225 Gehrke Rd, Port Angeles, WA 98362. Phone: (360)457-5950. Open: See their website. Click here for a map and directions. . U-pick blueberries and a variety of heritage Apples such as Jonagolds, Melrose, and Kings, and Potatoes such as Ozettes, Austrian Crescents, and German Butterballs. Garlic, Rhubarb and Apple Cider are also available. U-pick blueberries . We grow and sell (already harvested, not PYO) a variety of heritage Apples We also have several varieties of clumping Bamboo for landscaping. We cultivate and sell U-cut Christmas trees and hand-make fresh Holiday Wreaths. Lazy J Tree Farm offers several different types of Christmas trees so you are sure to have family fun finding your special tree. We take great pride in caring for our trees year-round so they are perfect when your family hunts for one! Don't forget a wonderful wreath for your door or as a gift. Make it a Family Tradition!

Grays Harbor County

  • Juels Unique Nursery - apples, beans, beets, blueberries, broccoli, carrots, corn (sweet), cucumbers, flowers, grapes, loganberries, marionberries, melons, nectarines, onions, other berries, pears, peas, peaches, peppers, plums, pumpkins, summer squash, winter squash, strawberries, tayberries, tomatoes, other vegetables, watermelons, U-pick and already picked, picnic area you may bring your own food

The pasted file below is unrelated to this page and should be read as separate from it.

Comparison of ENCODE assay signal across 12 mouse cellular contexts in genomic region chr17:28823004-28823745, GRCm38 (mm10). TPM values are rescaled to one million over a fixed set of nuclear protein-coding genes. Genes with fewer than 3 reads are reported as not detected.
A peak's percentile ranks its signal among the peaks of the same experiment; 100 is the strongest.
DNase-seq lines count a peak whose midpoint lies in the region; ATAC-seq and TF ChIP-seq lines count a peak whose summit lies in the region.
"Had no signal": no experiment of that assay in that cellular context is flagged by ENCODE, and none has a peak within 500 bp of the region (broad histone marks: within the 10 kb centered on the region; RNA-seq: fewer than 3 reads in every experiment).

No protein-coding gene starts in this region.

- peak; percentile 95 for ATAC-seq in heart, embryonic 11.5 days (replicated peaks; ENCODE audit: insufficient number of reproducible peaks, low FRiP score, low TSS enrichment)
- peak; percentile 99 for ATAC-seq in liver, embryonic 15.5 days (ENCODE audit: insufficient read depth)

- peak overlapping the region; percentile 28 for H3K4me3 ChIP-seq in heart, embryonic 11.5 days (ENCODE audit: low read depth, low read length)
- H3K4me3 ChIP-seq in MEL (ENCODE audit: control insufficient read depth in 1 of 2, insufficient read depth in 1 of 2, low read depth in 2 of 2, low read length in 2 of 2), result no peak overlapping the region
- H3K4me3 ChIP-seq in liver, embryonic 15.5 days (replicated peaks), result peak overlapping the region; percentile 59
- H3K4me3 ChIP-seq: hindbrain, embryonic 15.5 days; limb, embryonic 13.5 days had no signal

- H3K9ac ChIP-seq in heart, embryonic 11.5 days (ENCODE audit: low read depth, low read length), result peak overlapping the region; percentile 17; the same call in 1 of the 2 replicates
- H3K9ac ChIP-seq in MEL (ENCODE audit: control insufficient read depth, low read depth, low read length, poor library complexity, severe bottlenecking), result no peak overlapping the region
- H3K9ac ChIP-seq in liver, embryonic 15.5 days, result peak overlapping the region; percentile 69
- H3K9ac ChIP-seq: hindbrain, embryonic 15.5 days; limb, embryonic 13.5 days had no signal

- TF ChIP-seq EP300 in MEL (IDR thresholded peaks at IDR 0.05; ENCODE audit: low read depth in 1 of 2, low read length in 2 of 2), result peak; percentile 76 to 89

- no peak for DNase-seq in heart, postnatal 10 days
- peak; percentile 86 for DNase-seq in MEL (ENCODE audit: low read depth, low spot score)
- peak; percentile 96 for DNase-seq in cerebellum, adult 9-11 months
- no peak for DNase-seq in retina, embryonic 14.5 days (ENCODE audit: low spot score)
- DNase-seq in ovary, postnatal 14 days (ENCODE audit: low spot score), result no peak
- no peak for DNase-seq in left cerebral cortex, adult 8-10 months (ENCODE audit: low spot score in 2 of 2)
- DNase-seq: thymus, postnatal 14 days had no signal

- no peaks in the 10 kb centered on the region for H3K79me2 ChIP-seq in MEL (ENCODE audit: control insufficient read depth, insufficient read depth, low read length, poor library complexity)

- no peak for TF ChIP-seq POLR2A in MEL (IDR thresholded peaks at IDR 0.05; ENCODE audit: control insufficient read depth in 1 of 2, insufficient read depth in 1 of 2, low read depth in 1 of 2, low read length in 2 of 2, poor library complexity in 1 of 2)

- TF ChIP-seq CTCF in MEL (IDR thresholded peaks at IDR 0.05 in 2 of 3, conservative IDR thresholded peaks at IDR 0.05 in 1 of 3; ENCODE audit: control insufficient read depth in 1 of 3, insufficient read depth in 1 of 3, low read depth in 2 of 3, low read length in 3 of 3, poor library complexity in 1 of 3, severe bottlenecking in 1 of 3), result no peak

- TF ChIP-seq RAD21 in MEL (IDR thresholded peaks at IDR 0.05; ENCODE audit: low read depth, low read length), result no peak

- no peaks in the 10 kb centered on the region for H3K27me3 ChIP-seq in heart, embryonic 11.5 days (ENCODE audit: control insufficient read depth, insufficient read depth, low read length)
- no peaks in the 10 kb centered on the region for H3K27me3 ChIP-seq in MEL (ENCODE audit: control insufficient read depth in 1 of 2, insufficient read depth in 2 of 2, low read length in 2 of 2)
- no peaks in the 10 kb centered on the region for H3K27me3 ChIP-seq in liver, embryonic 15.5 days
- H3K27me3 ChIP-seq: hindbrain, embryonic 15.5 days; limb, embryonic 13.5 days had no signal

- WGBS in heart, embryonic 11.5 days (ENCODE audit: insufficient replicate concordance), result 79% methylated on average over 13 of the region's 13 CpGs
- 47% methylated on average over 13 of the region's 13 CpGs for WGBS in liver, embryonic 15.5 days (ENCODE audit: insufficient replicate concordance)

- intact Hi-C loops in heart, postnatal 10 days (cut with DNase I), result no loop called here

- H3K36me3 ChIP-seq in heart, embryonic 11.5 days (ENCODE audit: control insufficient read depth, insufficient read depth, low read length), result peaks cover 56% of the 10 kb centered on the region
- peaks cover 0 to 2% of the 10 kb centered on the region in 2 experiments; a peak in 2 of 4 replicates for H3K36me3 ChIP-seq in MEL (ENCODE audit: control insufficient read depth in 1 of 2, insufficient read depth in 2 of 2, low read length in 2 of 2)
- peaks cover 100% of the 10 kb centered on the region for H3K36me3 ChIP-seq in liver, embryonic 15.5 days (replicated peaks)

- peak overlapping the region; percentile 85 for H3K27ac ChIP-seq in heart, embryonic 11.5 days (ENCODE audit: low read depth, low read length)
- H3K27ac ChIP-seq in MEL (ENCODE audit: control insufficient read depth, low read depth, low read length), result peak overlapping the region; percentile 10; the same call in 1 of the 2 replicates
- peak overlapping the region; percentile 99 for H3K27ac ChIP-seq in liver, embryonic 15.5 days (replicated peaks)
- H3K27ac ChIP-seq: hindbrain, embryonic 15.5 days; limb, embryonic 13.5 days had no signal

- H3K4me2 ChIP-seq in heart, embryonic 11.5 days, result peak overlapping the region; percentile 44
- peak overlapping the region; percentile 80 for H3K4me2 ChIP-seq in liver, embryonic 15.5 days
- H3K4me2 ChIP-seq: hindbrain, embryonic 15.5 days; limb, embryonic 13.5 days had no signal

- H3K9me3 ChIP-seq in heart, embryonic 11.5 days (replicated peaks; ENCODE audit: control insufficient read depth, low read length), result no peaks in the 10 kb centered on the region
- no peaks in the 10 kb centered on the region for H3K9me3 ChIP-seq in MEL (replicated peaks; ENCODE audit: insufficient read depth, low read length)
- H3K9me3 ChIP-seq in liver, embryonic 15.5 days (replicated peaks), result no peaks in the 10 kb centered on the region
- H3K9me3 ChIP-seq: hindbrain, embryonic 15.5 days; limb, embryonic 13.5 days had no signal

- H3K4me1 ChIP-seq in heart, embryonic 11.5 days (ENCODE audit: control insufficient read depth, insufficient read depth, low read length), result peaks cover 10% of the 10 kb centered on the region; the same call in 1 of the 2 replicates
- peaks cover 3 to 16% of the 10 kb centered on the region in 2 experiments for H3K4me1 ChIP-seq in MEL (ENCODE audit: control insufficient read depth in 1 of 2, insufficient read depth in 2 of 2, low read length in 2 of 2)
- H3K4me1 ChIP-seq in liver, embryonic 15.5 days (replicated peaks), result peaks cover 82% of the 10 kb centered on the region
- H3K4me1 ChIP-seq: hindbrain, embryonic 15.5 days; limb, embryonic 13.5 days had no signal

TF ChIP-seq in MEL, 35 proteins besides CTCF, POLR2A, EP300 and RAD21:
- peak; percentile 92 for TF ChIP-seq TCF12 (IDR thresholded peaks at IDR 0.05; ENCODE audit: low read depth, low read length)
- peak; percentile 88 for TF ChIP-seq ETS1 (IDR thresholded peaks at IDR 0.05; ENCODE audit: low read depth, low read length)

350 E Satsop Road, Elma, WA 98541. Phone: 360-482-2441. Email: Open: Monday to Sunday 7 days a week 9 am to 6 February 1st - September 30th Open by appointment October 1st - January 31st. Directions: For a map to our farm, . Click here for a map and directions. Payment: Cash, Check, Debit cards, Visa, MasterCard.
    Juels Unique Nursery Facebook page. . . Monday to Sunday (7 days a week) 9 am to 6 (February 1st - September 30th) Open by appointment October 1st - January 31st. (ADDED: August 19, 2016)
  • Shaffner Farms - blueberries, raspberries
    158 Geissler Road, . Montesano, WA . Phone: (360) 249-6722. Email: Click here for a map and directions. . Farm-fresh vegetables (A-Z), flowers, blueberries & raspberries (we/U pick). Preserves, butters, canned vegetables & dressings. Eastern WA produce when in season. Japanese maples, hanging baskets, bamboo & more. Pumpkin patch with hayrides & mazes opens October 1st. Summer hours: Tues.-Sat. 9 am-6 pm; Sun. 11 am-4 pm. from Aberdeen eastbound Hwy. 12, left on West Wynoochee Rd. Go 2.5 mi., turn right on Geissler; go 1/2 mile. Farm is on the left.

Jefferson County

  • Finnriver Farm & Cidery - Certified Organic blueberries,